Upper GI Exam
An upper GI series is frequently requested when a patient experiences unexplained symptoms of abdominal pain, difficulty in swallowing (dysphagia), regurgitation, diarrhea, or weight loss. It is used to help diagnose disorders and diseases of, or related to, the upper gastrointestinal tract, including cases of hiatal hernia, diverticuli, ulcers, tumors, obstruction, enteritis, gastroesophageal reflux disease, Crohn's disease, and pulmonary aspiration.
Because of the risks of radiation exposure to the fetus, pregnant women are advised to avoid this procedure. Patients with an obstruction or perforation in their bowel should not ingest barium (a radioactive substance used to show contrast in the images) for an upper GI, but may still be able to undergo the procedure if a water-soluble contrast medium is substituted for the barium.
Glucagon, a medication sometimes given prior to an upper GI procedure, may cause nausea and dizziness.
An upper GI series takes place in a hospital or clinic setting and is performed by an x-ray technician and a radiologist. A radiologist typically is in attendance to oversee the procedure, and view and interpret the fluoroscopic pictures. Before the test begins, the patient is sometimes administered an injection of glucagon, a medication which slows stomach and bowel activity, to allow the radiologist to get a clearer picture of the gastrointestinal tract. In order to further improve the clarity of the upper GI pictures, the patient may be given a cup of baking soda crystals to swallow, which distend the stomach by producing gas.
Once these preparatory steps are complete, the patient stands against an upright x-ray table, and a fluoroscopic screen is placed in front of him. The patient will be asked to drink from a cup of flavored barium sulfate, a thick and chalky-tasting liquid that allows the radiologist to see the digestive tract, while the radiologist views the esophagus, stomach, and duodenum on the fluoroscopic screen. The patient will be asked to change positions frequently in order to coat the entire surface of the gastrointestinal tract with barium. The technician or radiologist may press on the patient's abdomen in order to spread the barium. The x-ray table will also be moved several times throughout the procedure. The radiologist will ask the patient to hold his breath periodically while exposures are being taken. The entire procedure takes approximately 30 minutes.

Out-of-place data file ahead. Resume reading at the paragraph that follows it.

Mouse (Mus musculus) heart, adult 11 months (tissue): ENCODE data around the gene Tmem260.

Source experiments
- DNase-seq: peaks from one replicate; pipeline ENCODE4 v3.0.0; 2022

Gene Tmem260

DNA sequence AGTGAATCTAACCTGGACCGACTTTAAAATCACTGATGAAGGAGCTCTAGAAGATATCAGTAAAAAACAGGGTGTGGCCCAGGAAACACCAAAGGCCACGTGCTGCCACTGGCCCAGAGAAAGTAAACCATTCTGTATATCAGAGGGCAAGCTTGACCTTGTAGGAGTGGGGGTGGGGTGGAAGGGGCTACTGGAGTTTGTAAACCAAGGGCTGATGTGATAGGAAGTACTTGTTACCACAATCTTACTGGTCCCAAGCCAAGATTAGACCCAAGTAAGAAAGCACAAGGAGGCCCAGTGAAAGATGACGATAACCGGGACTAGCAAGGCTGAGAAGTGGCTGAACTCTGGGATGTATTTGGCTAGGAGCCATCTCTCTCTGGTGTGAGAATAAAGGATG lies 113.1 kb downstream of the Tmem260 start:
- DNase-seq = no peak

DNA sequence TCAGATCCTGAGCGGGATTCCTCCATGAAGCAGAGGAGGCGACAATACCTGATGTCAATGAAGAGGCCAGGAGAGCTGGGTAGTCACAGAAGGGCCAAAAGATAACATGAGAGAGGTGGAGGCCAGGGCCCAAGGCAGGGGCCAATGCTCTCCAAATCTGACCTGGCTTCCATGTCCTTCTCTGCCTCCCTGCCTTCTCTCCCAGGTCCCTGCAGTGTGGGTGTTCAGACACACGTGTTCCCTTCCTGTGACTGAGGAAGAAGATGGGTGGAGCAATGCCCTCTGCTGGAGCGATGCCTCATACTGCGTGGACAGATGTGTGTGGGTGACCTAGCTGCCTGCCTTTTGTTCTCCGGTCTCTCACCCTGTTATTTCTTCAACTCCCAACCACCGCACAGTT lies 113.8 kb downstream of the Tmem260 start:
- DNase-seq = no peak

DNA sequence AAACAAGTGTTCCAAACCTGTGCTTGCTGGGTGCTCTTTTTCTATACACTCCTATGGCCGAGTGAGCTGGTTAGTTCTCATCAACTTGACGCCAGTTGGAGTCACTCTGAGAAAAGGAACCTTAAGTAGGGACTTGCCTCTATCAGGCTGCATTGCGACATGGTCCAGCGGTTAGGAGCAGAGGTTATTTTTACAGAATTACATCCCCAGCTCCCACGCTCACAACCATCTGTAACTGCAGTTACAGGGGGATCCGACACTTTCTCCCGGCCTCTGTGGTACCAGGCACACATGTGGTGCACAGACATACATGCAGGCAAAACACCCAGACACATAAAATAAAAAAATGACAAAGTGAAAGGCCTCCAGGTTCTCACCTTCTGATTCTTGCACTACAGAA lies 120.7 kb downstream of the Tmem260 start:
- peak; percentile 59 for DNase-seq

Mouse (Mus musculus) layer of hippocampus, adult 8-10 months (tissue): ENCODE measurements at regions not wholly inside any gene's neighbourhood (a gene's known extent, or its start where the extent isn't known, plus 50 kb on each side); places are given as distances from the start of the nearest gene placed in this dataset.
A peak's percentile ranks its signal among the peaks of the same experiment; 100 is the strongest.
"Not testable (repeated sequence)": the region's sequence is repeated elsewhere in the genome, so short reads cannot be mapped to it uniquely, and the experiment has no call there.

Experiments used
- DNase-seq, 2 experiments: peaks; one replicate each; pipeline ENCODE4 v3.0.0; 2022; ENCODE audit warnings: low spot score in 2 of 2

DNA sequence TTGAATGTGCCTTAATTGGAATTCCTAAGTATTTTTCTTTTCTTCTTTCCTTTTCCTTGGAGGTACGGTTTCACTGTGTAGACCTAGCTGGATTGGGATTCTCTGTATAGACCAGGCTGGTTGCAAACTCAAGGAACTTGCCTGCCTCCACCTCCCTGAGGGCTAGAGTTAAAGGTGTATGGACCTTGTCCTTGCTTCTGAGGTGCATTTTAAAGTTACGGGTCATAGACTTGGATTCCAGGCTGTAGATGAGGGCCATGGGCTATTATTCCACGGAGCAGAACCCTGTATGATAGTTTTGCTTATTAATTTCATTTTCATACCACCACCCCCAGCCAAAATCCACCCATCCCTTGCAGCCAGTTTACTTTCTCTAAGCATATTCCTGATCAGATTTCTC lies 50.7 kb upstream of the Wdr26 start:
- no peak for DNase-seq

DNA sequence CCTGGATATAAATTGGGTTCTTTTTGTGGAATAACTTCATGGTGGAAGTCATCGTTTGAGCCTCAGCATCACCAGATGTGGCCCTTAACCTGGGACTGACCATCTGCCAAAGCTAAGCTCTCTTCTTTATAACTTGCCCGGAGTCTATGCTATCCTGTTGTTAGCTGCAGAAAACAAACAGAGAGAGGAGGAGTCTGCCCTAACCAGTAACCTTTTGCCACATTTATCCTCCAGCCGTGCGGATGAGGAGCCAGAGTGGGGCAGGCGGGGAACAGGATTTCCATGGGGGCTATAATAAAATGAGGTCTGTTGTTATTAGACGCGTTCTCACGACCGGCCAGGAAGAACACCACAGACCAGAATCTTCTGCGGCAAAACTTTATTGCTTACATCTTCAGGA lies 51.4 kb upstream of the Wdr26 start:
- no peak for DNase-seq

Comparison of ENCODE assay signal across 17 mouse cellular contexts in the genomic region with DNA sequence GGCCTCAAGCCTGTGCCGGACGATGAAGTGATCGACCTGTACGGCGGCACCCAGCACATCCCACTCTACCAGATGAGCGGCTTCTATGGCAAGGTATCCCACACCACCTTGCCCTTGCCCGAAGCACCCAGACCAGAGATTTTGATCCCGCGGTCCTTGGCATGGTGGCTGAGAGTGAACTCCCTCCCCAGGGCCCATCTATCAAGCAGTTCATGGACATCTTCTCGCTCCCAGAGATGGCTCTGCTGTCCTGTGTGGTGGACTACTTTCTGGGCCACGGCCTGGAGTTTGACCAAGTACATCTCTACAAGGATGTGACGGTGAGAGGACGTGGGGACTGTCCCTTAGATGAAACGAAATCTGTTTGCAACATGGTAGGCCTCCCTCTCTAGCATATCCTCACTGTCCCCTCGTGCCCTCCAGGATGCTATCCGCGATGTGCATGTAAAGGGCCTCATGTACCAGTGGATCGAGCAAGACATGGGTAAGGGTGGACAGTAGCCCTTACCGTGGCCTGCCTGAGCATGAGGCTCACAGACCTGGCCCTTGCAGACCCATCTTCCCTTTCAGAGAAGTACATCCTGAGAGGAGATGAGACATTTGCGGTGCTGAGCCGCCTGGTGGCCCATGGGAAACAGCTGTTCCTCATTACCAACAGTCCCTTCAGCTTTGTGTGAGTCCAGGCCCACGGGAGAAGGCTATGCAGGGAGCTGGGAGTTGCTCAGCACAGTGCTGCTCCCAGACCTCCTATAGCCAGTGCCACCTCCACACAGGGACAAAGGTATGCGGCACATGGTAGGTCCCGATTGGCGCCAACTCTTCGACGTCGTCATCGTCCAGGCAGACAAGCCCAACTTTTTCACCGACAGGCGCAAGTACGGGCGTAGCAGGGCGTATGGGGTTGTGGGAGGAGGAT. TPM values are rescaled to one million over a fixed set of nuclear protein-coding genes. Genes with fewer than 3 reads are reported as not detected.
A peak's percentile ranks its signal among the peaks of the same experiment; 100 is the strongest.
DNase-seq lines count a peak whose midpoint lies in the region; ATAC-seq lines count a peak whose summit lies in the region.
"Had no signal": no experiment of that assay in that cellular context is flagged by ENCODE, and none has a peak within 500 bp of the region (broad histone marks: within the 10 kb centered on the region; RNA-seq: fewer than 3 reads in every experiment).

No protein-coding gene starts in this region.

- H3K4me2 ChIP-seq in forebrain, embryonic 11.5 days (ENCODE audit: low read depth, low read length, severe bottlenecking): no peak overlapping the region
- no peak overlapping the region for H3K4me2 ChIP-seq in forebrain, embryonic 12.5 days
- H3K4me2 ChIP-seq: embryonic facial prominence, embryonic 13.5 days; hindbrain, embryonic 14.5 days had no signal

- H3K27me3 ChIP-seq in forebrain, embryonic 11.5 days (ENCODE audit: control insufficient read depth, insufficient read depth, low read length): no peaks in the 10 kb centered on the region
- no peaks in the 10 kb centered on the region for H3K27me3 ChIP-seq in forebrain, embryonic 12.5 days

In some cases, in addition to the standard upper GI series, a doctor may request a detailed intestine, or small bowel, radiography and fluoroscopy series; it is also called a small bowel follow-through (SBFT). Once the preliminary upper GI series is complete, the patient will be escorted to a waiting area while the barium travels down through the rest of the small intestinal path. Every 15–30 minutes, the patient will return to the x-ray suite for additional x rays, or films. Once the barium has completed its trip down the small bowel tract, the test is completed. This procedure can take anywhere from one to four hours.
Esophageal radiography, also called a barium esophagram or a barium swallow, is a study of the esophagus only, and is usually performed as part of the upper
Patients must not eat, drink, or smoke for eight hours prior to undergoing an upper GI examination. Longer dietary restrictions may be required, depending on the type and diagnostic purpose of the test. Patients undergoing a small bowel follow-through exam may be asked to take laxatives the day prior to the test. Upper GI patients are typically required to wear a hospital gown, or similar attire, and to remove all jewelry, so the camera has an unobstructed view of the abdomen.
No special aftercare treatment or regimen is required for an upper GI series. The patient may eat and drink as soon as the test is completed. The barium sulfate may make the patient's stool white for several days, and patients are encouraged to drink plenty of fluids in order to eliminate it from their system.
Because the upper GI series is an x-ray procedure, it does involve minor exposure to ionizing radiation. Unless the patient is pregnant, or multiple radiological or fluoroscopic studies are required, the small dose of radiation incurred during a single procedure poses little risk. However, multiple studies requiring fluoroscopic exposure that are conducted in a short time period have been known, on rare occasions, to cause skin death (necrosis) in some individuals. This risk can be minimized by careful monitoring and documentation of cumulative radiation doses administered to these patients.
A normal upper GI series will show a healthy, functioning, and unobstructed digestive tract.
Obstructions or inflammation, including ulcers of the esophagus, stomach, or small intestine; or irregularities in the swallowing mechanism are just a few of the possible abnormalities that may show up on an upper GI series.
Ross, Linda, ed. Gastrointestinal Diseases and Disorders Sourcebook. Vol. 16. Detroit: Omnigraphics, Inc., 1996.
Newman, J. "Radiographic and Endoscopic Evaluation of the Upper GI Tract." Radiology Technology 69,no. 3 (Jan./Feb. 1998): 213-26.